Bill Starr: Weeds, weeds, weeds
Please allow me to introduce myself; my name is Dan D. Lion and I must be perfectly honest: I frequently show up where I am not welcome or wanted. I guess the reason I am so unpopular is the fact that once I show up I tend to take over and usually bring more of my kind with me. Once I find an area I like, I do not leave willingly. I guess you could say I can be a little difficult to get rid of. If you do not know me, I would wager that you will soon enough as well as some of my other friends.
Since it has warmed up so quickly weeds are really starting to grow quickly (like Dan D. Lion). Weeds are in gardens, weeds in lawns, weeds in flower beds. But what exactly is a weed? A classic definition of a weed would be “any plant out of place.” So, in that respect, your beautiful Bermuda grass lawn could be considered a weed if it were growing in a cornfield. Other definitions for a weed I have heard are an “unloved flower,” and “a plant in disguise.”
It really doesn’t matter what name we call weeds, they are troublesome. Some plants we call weeds today were originally introduced for other purposes. For example, Crabgrass was introduced to the U.S. as a forage plant. Kudzu was brought here to control erosion (which it does very well), but it also controls all the area around where it grows, and just think in the 1940s people were actually paid to plant Kudzu as a means to control erosion. The USDA declared kudzu a weed in 1972, and it has been considered a weed ever since.
Weeds are classified in several different ways, so that effective control measures can be developed. Weeds are generally classified in the following ways: Form — grasses or broad leaf weeds and Growth habits — annual weeds germinate from seeds produce seeds and die in one season. There are two types of annual weeds. Winter annuals are adapted to cool temperatures of fall, winter, or spring. An example of a winter annual is Carolina geranium or hop clover. Summer annuals are adapted to warm temperatures of spring, summer, and fall; most will die by late summer. Goose grass and crabgrass common are examples of weeds that are summer annuals. Biennial weeds germinate from seed and produce a cluster of leaves near the soil surface during their first year of growth. In the second year, biennial weeds germinate from seed or vegetative parts, such as tubers or rhizomes, and establish underground plant parts which will allow the weed to live for an indefinite number of years. Yellow nut sedge — “nut grass” — is an example of a perennial weed.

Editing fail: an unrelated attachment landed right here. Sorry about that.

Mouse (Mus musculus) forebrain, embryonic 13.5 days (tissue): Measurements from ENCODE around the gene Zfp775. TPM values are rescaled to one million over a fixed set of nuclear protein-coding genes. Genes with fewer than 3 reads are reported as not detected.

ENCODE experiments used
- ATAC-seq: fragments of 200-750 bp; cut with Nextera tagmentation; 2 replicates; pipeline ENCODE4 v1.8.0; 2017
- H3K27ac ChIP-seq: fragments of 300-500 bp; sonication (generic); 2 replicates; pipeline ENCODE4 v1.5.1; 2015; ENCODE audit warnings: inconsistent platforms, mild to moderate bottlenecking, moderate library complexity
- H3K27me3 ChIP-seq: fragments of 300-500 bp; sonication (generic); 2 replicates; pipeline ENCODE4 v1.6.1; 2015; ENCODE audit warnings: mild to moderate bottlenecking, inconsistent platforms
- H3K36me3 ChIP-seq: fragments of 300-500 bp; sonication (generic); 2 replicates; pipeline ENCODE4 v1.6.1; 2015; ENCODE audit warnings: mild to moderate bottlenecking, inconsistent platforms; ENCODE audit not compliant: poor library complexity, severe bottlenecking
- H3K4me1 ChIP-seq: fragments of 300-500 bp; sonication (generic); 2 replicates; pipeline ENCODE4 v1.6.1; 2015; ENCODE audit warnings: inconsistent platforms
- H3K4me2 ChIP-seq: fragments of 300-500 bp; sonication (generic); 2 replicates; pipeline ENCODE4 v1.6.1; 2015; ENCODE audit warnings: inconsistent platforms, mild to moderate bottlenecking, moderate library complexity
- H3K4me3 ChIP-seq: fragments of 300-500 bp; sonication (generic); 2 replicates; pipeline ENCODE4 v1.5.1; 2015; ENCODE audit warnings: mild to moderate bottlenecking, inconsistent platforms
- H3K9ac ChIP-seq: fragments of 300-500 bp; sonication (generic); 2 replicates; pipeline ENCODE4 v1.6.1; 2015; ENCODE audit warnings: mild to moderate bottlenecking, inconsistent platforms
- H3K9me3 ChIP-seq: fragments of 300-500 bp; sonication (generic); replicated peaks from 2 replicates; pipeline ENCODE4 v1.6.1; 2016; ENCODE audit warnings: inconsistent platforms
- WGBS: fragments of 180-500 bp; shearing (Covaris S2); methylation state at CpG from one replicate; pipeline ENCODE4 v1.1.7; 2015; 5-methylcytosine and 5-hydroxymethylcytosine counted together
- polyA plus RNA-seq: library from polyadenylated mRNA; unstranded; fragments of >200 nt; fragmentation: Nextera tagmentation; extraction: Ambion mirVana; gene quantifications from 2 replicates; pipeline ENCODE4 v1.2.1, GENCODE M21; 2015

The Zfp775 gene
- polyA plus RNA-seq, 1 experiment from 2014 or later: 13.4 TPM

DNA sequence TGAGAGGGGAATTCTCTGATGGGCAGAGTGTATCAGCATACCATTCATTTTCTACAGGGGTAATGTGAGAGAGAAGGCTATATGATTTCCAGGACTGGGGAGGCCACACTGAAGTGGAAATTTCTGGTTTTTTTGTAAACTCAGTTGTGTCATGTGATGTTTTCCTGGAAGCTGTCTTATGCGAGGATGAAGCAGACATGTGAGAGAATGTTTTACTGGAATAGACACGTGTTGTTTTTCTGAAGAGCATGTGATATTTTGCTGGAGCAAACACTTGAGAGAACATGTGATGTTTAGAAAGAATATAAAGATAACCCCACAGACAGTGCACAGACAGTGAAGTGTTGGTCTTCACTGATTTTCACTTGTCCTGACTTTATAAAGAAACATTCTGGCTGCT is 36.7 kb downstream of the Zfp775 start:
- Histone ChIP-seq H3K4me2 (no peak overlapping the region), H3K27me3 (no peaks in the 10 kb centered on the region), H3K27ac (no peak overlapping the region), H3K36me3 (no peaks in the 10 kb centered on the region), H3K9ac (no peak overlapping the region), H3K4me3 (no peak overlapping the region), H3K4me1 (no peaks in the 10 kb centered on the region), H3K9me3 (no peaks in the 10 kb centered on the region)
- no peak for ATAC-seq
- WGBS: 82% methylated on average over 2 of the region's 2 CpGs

How do weeds reproduce? Knowing how weeds reproduce can be very important in deciding proper control measures. Weeds may reproduce vegetatively or by seed. For example, nut sedge tubers planted on a spacing of one per sq. ft. on one acre have produced over three million plants and four million tubers in one season. Ask any farmer and they will certainly agree with these numbers. I have been told many times the only way to get rid of nut grass is to move off and leave it. Weeds can also produce a tremendous amount of seeds. One pigweed can produce over 250,000 seeds per plant. With numbers like these it is not difficult to understand how some weeds can become tremendous problems in a short period of time.
When you experience weed problems in your yard, garden, flowerbeds, etc., it is very important to be able to identify the weed before any control measures are used. If you are not sure what type of weed you have, bring it by our office or call me and I will be glad to come out for a visit to try to identify the weed causing you problems. Weed control is not a process that utilizes only one method, but it is an integrated system. Your local County Agent can help you identify weeds and recommend proper control or preventive methods.
One last thought, when you see those beautiful yellow flowers pop up in your yard, please don’t pay them any attention and once those flowers dry down and are covered with seeds, please distribute freely.
Dan D. Lion
Bill Starr is Sumter County Extension agent/coordinator, University of Georgia Cooperative Extension Service. Contact h im at 229-924-4476.